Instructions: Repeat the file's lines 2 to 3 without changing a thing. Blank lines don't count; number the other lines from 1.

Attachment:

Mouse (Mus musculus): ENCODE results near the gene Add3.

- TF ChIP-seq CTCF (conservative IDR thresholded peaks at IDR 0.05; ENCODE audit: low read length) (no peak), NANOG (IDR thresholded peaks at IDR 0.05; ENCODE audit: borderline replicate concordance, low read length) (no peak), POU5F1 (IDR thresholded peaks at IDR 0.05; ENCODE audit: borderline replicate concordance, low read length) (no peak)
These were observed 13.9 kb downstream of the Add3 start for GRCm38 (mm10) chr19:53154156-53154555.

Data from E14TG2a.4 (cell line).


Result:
- TF ChIP-seq CTCF (conservative IDR thresholded peaks at IDR 0.05; ENCODE audit: low read length) (no peak), NANOG (IDR thresholded peaks at IDR 0.05; ENCODE audit: borderline replicate concordance, low read length) (no peak), POU5F1 (IDR thresholded peaks at IDR 0.05; ENCODE audit: borderline replicate concordance, low read length) (no peak)
These were observed 13.9 kb downstream of the Add3 start for GRCm38 (mm10) chr19:53154156-53154555.